A Moveable Feast

I’ll admit up front that I’ve never been a fan of Ernest Hemingway. Years ago, I read A Farewell to Arms and The Sun Also Rises, and while I could see the appeal of Hemingway’s terse, stripped-down style and the themes he addresses, I didn’t enjoy his books much. I found him too macho, too simplistic, and a bit sausage-fingered when it came to what might have been very fine distinctions. I decided that I preferred W. Somerset Maugham (who does many of the same international settings and love triangles, but in what I think is a far more clever and sophisticated way) and dismissed Papa Hemingway to his legions of fans.

But a friend of mine kept at me and at me to read A Moveable Feast. She told me it was his best book. She told me it was different because it wasn’t a novel. She told me it was the book about Paris, how could I not read the book about expatriate Paris? So when I recently went on a short vacation (with Teresa, I might add!) I picked it up. It’s short. What was the real risk?

And, of course, I surprised myself by enjoying every minute of it, and by revising my opinion of Hemingway as a writer and as a human being. The book is a series of essays about Hemingway’s life as a young expatriate writer in Paris. He and his wife Hadley were grindingly poor, because Hemingway gave up his journalistic career to focus on fiction writing, so quite a few of the essays are about the little tricks of the trade of poverty: how to eat and drink and smoke and buy books and make love in Paris when you’ve got no reassurance that any money is coming in from anywhere. Other essays are about the people he knew in that great city. There are at least two essays about Gertrude Stein, and a couple of others about Scott and Zelda Fitzgerald, James Joyce, T.S. Eliot, and Ezra Pound. There’s a marvelous one about skiing in Switzerland, that reaches right down to the heart of what happens when someone who is in love with his wife falls in love with another woman as well.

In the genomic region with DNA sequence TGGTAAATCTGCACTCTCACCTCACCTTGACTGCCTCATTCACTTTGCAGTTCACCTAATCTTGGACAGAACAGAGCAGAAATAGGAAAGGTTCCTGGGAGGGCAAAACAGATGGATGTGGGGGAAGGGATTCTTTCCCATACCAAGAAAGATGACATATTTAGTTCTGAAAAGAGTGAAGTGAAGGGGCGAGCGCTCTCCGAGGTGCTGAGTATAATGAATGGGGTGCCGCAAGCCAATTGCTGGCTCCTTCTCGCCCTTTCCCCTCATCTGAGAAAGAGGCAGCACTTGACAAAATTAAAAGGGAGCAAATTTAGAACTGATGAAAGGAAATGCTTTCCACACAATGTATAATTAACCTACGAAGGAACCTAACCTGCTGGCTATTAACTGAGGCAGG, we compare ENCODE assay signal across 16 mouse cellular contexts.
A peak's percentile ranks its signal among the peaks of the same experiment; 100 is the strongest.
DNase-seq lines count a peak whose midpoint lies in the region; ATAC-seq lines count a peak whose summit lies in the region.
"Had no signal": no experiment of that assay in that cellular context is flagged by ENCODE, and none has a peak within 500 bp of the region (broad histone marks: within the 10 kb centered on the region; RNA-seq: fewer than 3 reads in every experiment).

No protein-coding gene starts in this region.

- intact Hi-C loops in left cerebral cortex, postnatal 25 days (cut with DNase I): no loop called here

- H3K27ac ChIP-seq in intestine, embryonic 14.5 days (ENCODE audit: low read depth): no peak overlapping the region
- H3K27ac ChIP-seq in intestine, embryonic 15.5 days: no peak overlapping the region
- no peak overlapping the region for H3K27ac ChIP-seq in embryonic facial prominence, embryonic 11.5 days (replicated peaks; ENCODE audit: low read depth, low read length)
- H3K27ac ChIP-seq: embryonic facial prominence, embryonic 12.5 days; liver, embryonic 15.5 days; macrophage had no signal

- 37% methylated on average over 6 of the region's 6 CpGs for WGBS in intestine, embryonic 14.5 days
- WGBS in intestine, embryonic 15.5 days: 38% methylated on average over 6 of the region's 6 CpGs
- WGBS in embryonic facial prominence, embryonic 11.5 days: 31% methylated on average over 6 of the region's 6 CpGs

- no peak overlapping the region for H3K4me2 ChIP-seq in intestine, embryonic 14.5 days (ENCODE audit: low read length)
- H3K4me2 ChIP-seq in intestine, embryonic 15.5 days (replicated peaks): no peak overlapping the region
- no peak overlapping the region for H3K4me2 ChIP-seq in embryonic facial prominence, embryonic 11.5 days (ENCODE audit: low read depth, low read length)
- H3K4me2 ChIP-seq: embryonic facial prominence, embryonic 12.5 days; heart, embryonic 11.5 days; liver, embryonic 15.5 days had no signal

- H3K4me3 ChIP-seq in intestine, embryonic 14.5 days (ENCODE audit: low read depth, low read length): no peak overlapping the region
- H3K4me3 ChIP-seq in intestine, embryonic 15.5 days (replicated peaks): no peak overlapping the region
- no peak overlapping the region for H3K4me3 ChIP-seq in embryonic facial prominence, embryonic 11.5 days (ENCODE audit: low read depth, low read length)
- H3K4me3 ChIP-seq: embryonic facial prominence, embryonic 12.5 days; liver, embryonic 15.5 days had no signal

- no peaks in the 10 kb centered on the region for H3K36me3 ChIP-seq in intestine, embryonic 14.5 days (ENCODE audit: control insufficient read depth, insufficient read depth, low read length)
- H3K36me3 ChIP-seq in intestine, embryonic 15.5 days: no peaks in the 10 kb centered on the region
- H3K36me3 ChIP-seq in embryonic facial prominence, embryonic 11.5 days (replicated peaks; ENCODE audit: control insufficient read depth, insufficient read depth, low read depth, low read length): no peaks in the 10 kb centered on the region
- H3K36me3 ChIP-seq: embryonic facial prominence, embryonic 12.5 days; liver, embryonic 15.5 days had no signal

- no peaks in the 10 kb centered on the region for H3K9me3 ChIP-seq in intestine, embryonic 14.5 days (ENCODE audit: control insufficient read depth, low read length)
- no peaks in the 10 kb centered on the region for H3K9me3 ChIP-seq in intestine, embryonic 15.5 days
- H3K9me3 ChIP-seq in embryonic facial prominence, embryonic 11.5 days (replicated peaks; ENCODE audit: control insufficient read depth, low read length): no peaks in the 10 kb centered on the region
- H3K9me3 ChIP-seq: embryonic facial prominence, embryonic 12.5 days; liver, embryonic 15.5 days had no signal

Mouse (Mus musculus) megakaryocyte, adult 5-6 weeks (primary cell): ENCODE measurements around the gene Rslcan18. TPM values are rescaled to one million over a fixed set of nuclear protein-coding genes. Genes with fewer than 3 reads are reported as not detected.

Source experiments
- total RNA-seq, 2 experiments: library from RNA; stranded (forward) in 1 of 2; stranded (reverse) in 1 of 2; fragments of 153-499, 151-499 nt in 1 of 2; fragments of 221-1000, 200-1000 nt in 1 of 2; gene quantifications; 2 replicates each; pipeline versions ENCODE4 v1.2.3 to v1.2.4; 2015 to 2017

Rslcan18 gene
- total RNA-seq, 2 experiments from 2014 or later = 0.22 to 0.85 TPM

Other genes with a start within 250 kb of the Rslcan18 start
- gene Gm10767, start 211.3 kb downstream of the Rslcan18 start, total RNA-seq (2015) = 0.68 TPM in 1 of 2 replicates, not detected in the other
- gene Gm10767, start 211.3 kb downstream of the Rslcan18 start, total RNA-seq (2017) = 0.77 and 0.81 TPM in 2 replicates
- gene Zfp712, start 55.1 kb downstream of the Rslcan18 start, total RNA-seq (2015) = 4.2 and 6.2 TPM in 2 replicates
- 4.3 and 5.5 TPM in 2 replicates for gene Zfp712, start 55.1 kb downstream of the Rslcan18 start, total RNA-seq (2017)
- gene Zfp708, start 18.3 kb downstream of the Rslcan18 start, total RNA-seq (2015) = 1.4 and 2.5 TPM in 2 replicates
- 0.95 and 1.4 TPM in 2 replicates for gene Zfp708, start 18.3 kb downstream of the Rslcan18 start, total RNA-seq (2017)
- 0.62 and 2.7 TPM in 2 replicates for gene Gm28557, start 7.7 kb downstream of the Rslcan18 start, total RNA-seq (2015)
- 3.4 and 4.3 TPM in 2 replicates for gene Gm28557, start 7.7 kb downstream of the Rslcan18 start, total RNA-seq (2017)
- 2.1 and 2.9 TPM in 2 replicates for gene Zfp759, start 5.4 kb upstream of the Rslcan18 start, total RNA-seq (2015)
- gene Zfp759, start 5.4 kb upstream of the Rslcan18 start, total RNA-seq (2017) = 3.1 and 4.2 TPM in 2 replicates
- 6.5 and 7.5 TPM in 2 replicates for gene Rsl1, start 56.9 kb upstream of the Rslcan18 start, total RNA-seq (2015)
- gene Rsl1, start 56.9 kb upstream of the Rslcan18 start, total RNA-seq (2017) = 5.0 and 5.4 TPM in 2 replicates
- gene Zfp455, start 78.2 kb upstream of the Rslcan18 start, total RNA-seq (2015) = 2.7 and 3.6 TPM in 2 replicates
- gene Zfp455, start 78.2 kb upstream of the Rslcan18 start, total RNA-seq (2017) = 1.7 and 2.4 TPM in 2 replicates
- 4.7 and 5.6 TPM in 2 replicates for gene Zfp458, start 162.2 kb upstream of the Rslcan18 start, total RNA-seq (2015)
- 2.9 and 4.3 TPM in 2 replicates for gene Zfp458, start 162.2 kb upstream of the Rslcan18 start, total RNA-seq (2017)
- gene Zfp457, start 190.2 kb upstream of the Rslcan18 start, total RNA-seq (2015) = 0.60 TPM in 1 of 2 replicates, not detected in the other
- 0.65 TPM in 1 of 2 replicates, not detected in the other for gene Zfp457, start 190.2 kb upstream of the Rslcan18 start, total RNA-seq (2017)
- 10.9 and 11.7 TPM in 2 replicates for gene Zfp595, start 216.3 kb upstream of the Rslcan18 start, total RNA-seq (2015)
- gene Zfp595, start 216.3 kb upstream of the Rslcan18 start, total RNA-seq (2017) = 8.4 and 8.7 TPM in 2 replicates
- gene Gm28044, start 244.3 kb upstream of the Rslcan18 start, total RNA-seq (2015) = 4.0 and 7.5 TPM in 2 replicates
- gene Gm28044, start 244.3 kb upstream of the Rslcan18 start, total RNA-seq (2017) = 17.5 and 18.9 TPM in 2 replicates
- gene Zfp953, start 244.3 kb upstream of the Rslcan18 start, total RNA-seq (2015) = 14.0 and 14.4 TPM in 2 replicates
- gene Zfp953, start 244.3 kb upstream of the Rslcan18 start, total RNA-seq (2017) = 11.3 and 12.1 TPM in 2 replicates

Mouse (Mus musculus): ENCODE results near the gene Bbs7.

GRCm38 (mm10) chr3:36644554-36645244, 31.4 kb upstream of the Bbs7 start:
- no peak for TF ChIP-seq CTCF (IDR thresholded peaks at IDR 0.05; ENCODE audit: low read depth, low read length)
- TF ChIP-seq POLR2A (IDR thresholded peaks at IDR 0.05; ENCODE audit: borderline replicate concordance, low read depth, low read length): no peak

All through these essays run two strains: the visible efforts of a very young man to perfect his writing, and a loving tribute of a man to his beloved wife. Hemingway writes in one essay after another, no matter what the topic ostensibly is, how hard he was working. He sat in cafés, day after day, and pared down his paragraphs to nearly nothing at all, trying to make his readers experience what they read, and not just read it. He tried to write what was important to him. He worked harder and harder, and he did it for the joy of it. And there, supporting him in that joy, was Hadley, his first wife and mother of his son. They were close during that time, lovers and friends. Hemingway’s rueful account in “The Pilot Fish and the Rich” of how he ruined and lost that love and that closeness is painful and has the ring of truth (unlike, say, his assessment of Zelda Fitzgerald.)